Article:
Anyone travelling to the continent from the UK this summer will have, no doubt, winced every time they’ve had to pay for anything.
The euro has been strong – surprisingly so – while the pound (and the US dollar) have been weak.
Today, I want to consider the euro against the pound. We could be close to an inflection point.
The euro’s relentless rise
US president Donald Trump has been criticised for many things, not least his apparent repeated failure to get any of his changes – from healthcare to tax reform – properly implemented.
But he has been extremely successful in achieving one of his stated goals: a weaker US dollar.
Whether he can actually take the credit for that or not is another matter. But the US dollar is down by some 15% this year against the euro, which has done very little else this year but surge.
People always seem to like to know why a market has done what it’s done. An easy explanation for euro strength is the perception that the European Central Bank (ECB) is set to rein in its quantitative easing (QE) programme at some point soon.
That may or may not be the case. In fact, the euro was not particularly strong against sterling in the first five months of the year. So it seems that this surge was, at first, more a matter of US dollar weakness than anything else. By late April, sterling was actually up against the euro on the year.
What did for sterling was the disastrous (if you’re Theresa May) general election. One euro could be exchanged for 83p in late April. It doesn’t seem that unreasonable a price now, although bear in mind that once upon a time in 2000, a euro would fetch you a mere 57p.
Today one euro is almost 92p. Parity, it seems, beckons.
Let’s take a look at a long-term chart so we can see where we are in the grand scheme of things. Here is the euro against the pound since its inception in 1991.
On an intraday basis, the euro went to 98p at the height of the financial crisis in November 2008. So 98p is – as far as this forex pair is concerned – the final frontier.
The next big line in the sand, I would say, is 94p. We got there in spring 2009, and we also touched that level on an intraday basis during the peak post-Brexit pound panic in autumn last year, when we got the so-called Flash Crash.
After that I would say 90p is the next pivotal figure – it’s been a point of resistance and support in the past – although this month the euro breezed through that level like it wasn’t there on its way to its current price just shy of 92p.
So the euro is now a penny or two off the extremities of the Flash Crash of 7 October 2016. It’s just 6p from the extremities of the 2008 financial crisis. That is how far things have come. Those levels were panic extremes. This time around it’s been more gradual.
Here’s the euro against the pound over the last three years, for some more recent perspective.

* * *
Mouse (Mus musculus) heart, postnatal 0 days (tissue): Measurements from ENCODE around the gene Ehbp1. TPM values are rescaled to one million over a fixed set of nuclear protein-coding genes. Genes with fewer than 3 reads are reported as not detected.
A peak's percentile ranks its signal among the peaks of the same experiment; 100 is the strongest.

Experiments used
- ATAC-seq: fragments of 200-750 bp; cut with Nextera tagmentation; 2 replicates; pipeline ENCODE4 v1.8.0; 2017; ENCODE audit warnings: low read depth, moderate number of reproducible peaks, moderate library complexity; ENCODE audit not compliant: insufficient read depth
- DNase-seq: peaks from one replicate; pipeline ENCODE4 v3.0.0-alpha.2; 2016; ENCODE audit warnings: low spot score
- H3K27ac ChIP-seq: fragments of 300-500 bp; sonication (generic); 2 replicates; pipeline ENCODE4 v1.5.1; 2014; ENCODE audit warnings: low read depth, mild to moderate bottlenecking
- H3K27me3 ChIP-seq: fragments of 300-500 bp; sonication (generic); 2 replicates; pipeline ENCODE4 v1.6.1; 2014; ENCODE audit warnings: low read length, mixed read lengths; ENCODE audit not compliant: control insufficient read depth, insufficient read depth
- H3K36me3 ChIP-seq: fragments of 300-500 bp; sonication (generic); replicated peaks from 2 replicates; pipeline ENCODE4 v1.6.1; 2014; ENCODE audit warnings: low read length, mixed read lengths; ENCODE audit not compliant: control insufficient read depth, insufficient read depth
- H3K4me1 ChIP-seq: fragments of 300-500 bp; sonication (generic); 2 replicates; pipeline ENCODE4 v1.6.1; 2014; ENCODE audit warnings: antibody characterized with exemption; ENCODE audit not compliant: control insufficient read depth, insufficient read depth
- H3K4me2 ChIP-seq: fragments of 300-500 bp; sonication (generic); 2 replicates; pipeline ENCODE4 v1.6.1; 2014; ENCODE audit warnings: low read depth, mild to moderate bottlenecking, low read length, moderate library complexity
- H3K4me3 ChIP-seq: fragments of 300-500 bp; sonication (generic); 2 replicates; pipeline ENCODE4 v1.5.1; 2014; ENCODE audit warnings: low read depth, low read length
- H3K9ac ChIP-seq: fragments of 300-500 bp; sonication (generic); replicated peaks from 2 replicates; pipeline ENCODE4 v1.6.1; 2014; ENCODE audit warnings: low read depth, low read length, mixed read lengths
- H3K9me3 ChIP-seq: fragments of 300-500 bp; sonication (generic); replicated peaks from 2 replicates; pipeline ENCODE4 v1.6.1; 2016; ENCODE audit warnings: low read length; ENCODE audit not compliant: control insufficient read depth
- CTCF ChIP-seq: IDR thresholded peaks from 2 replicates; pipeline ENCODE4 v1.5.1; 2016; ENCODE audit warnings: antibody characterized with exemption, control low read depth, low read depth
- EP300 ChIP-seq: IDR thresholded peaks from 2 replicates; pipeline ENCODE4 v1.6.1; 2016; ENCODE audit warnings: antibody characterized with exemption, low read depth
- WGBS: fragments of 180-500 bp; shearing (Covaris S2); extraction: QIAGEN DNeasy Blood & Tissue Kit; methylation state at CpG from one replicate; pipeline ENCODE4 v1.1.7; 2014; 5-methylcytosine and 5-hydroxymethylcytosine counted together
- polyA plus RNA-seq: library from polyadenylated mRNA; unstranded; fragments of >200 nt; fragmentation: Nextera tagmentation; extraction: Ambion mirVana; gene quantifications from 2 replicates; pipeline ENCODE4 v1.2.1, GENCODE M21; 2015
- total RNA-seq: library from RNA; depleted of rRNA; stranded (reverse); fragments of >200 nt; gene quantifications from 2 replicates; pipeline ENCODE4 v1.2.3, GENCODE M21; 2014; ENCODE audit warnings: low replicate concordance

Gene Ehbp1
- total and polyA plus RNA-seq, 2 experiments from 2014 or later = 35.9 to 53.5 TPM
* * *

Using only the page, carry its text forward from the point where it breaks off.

My view is pretty basic: the euro is overvalued. The pound is cheap.
Such is the strength of the two currencies Britain’s economy is now smaller than France’s. Can you imagine the shame? Together with these latest ideas being touted about to tear down their statues, our ancestors must be turning in their graves.
How low can the pound go?
Anyway, according to analyst Charles Ekins, CIO at quantitative investment research and investment management boutique Ekins Guinness,
the euro is over-valued against the pound by 9%. In an email he tells me: “The strong euro is only 9% expensive against GBP which is still modest compared to its 23% overvaluation in late 2008 when EUR/GBP reached 1.02 (98p).”
Charles estimates that purchasing power parity (PPP) – ie, fair value – would be around 82-83p (although in late 2008, that figure would have been around 74p).
My instinct is that, despite these high valuations, we are not quite yet at the high and that this rally is not quite done. Trends often defy “sensible” thought – if you can call mine that – and right now the euro is in a strong uptrend.
The ECB next meets, I understand, in early September, so perhaps something will be attempted then to stem the tide – if not before, when ECB boss Mario Draghi appears at the central banker jamboree in Jackson Hole later this week. I’m not sure a strong euro will be deemed that desirable a thing across Europe in this age of competitive devaluation.
Despite what you might read on Twitter, Britain is not falling apart. Our government may be insecure. We have too much debt, for sure. But the stock market is strong. Unemployment is low. Business is pretty good. And the argument could easily be made that, despite the political insecurity, Britain is actually in better shape than many countries in Europe.
So, my view is also that an opportunity is brewing. Perhaps 94p will be the turning point. Or perhaps we need to go back to 98p.
That said, on a PPP basis, if things were to get as over-valued as they were in late 2008, and Charles Ekins is correct that PPP then was 74p, then perhaps we have a final target beyond parity at somewhere like £1.10 to €1.
I find that most unlikely, but you never know.
My view is that somewhere in the not-too-distant future, long-sterling, short-euro is going to be the trade.
Indeed, I’ve already taken a small position, and I’m underwater. I’ll be considering adding if we get to 94p or 98p, or even at parity if we get there. But I’m willing to wait.
Since late 2016, long-sterling, short-euro has been what they call a “widow-maker”.
I don’t quite know what the reverse of that is, but I’m hoping this turns out to be my “school-fees-payer” in the next academic year.